The difference between a miracle and a natural event
is only in frequency
-- The Baal Shem Tov
Miracles are all around us; we must open
our eyes to see them
-- The Rebbe
A group of college students had a private
audience with the Rebbe. One student asked the Rebbe if
he could perform miracles.
This physical, natural world, he explained,
is not a separate entity from the higher, spiritual
world -- rather, it evolved from it. And so, when
someone connects himself to the spiritual world, to G-d,
he can affect things in this physical world in a way that
cannot be anticipated. Every person is given the choice
whether or not to connect themselves to the spiritual world.
We must make the right choice, the Rebbe continued,
and use all our strength to live virtuously, to introduce
harmony to everyone we meet, to encourage others to increase
goodness and defeat evil -- in effect, to make the world
a better place.
The Rebbe concluded: So, in essence, by inspiring
students like yourselves to go into the world and perform
good works, yes, we can perform miracles.
What is a Miracle?
Do you believe in miracles? To answer this
question, we must define what we mean by miracle.
The word is used so often, sometimes for such
trivial events, that it has become a cliché. On a superficial
level, some people consider a miracle to be simply an unexpected
event or a wonderful surprise; for others, however, a
miracle is the belief that G-d has intervened supernaturally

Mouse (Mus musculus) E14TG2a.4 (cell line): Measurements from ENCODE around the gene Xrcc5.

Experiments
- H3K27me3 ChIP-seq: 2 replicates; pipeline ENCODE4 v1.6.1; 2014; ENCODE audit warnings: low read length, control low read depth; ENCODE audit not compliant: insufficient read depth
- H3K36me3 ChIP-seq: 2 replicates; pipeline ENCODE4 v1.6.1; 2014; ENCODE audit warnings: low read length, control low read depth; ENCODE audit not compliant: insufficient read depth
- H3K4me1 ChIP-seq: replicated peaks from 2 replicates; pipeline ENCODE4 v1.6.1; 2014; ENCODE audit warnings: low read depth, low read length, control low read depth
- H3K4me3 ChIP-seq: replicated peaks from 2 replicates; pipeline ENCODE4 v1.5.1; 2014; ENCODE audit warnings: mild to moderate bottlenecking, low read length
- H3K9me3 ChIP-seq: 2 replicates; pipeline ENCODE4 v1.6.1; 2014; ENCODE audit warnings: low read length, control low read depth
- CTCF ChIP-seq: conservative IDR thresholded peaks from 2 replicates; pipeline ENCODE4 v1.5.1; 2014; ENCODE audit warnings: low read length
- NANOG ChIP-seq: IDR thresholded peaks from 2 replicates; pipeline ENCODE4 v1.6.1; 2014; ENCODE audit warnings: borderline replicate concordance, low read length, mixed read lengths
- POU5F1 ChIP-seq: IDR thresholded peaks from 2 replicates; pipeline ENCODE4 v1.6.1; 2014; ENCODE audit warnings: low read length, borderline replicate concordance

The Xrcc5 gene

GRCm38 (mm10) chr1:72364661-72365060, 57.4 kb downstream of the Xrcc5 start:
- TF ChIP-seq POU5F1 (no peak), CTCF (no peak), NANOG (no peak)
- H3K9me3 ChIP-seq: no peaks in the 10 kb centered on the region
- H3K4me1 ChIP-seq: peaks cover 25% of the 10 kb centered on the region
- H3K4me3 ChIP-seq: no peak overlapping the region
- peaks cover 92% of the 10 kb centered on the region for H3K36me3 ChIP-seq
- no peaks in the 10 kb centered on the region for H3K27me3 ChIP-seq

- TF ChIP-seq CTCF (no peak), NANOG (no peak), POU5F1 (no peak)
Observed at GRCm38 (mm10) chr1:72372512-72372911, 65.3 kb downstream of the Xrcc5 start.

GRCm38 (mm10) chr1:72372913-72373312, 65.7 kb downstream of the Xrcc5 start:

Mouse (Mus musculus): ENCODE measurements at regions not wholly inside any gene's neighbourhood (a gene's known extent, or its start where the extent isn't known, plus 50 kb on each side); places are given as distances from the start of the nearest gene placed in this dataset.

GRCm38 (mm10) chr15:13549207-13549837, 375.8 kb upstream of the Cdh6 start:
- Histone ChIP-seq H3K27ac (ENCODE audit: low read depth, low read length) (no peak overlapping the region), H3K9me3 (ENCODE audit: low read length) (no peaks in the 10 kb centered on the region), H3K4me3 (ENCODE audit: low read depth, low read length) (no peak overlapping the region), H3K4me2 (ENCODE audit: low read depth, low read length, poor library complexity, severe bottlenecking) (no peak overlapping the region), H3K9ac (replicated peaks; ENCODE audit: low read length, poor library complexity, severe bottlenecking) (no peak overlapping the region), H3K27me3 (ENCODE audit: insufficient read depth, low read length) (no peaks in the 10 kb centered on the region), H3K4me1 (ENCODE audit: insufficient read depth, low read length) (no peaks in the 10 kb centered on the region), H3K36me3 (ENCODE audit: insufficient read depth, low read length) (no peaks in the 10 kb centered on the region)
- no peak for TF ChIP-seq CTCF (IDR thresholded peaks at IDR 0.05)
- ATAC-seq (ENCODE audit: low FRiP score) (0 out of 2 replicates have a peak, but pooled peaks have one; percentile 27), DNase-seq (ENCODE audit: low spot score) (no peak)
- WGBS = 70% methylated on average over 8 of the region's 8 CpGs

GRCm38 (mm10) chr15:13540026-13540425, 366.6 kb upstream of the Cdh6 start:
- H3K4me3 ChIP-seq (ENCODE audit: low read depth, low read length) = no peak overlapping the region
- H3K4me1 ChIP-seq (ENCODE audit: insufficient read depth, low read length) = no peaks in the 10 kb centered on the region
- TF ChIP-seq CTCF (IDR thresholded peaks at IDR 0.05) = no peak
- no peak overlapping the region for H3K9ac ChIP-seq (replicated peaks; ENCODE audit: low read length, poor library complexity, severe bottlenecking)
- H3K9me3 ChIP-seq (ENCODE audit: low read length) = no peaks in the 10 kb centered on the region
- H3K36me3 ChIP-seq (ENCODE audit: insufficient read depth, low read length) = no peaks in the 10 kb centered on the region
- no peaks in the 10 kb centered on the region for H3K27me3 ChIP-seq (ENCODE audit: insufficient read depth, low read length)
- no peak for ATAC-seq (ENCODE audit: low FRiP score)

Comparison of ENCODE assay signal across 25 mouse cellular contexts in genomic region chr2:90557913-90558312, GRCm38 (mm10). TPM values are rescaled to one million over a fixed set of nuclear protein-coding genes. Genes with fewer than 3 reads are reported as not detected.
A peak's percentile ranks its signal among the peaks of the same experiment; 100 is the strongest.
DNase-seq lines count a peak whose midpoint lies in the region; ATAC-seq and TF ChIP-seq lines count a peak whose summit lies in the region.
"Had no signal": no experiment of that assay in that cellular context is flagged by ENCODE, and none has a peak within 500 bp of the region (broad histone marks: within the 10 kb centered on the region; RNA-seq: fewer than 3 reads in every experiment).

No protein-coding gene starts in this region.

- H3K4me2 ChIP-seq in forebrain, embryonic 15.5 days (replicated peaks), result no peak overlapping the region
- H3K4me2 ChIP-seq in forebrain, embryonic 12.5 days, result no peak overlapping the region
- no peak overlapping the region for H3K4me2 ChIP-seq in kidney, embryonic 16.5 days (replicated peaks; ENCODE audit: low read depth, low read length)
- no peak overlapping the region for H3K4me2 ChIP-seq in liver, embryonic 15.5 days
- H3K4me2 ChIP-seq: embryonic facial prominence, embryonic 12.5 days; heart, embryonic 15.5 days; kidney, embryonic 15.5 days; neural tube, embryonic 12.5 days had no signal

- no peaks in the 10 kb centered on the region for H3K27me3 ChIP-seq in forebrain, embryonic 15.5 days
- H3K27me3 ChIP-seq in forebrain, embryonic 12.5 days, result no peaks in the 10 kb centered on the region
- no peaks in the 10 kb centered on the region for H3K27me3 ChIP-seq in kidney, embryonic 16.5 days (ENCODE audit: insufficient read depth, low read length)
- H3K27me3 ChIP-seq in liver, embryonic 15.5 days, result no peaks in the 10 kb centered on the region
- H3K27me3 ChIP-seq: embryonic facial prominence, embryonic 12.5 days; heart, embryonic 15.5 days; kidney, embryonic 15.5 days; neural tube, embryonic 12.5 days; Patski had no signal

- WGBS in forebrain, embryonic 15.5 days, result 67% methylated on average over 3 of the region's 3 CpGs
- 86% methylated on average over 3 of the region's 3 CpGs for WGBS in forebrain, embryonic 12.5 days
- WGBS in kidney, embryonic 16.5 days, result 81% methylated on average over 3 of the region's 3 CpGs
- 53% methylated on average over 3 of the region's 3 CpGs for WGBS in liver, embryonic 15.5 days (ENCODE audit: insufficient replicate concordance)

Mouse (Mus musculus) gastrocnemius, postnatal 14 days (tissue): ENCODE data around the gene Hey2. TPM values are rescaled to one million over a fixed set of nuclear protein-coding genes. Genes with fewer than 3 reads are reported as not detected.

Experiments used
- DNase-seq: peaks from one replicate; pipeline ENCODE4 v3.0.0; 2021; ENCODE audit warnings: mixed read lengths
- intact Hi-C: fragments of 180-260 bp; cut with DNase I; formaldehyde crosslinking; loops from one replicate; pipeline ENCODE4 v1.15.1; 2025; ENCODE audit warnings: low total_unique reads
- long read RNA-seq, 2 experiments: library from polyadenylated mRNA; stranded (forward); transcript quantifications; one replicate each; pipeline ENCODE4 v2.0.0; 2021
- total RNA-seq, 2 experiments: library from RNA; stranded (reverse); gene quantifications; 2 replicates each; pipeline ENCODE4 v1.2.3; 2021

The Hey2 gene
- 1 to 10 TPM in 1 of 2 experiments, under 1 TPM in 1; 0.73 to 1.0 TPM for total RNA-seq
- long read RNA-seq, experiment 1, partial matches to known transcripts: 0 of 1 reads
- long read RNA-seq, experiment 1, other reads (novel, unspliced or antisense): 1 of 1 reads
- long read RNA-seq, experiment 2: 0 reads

in their lives. People may disagree whether events in their
lives are indeed miraculous or can be explained naturally.
Some see miracles as a true affirmation of G-ds presence
in their lives; a more skeptical person may think of a miracle
as an unrealistic hope, something to cling to in the face
of lifes harsh realities.
The question of miracles is really a question
of how we understand G-d and the role He plays in our lives.
By analyzing the anatomy of a miracle and understanding
your feelings about miracles, you can learn much that will
help you find deeper meaning in your life.
So what do we mean by miracle?
If we agree that a miracle is a beneficent occurrence that
cannot be explained by the laws of nature, then we must
first ask the question: What is a natural event? Why
wouldnt any natural event that awes and excites us
be considered a miracle?
Truth be told, we dont really understand
the laws of nature. Yes, nature operates according
to a design that we have come to accept as normal. But while
this makes life more predictable and, therefore, comfortable,
it doesnt necessarily make it any more understandable.
When we know, for instance, that the sun will rise tomorrow
morning, we feel a sense of order and control; but we still
have no idea as to why nature was created this way. Just
because we label something natural doesnt
mean that we understand it any better than we understand
The difference between a miracle and an act
of nature is only in frequency. Imagine that the sun were
to rise only once in our lifetime. Everyone would rush to
see it, proclaiming it the most miraculous event they had
ever witnessed. But since we experience a sunrise every
day, we see it as just another ordinary part of our lives.
This is an inherent human trait -- we become
so accustomed to something that, no matter how extraordinary
it may be, we take it for granted. We constantly need a
new rush of excitement to arouse our interest. Someone will
say, If I only saw a miracle, then I would believe,
then I would change my life! What are we waiting for